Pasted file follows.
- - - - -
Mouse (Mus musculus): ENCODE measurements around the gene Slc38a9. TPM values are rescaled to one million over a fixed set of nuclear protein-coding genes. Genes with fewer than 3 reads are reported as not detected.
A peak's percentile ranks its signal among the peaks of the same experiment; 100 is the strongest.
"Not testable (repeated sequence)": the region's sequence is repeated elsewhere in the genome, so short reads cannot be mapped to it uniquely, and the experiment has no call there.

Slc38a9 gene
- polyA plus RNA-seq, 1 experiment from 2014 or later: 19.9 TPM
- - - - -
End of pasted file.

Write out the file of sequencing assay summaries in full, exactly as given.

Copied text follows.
Mouse (Mus musculus): ENCODE measurements around the gene Slc38a9. TPM values are rescaled to one million over a fixed set of nuclear protein-coding genes. Genes with fewer than 3 reads are reported as not detected.
A peak's percentile ranks its signal among the peaks of the same experiment; 100 is the strongest.
"Not testable (repeated sequence)": the region's sequence is repeated elsewhere in the genome, so short reads cannot be mapped to it uniquely, and the experiment has no call there.

Slc38a9 gene
- polyA plus RNA-seq, 1 experiment from 2014 or later: 19.9 TPM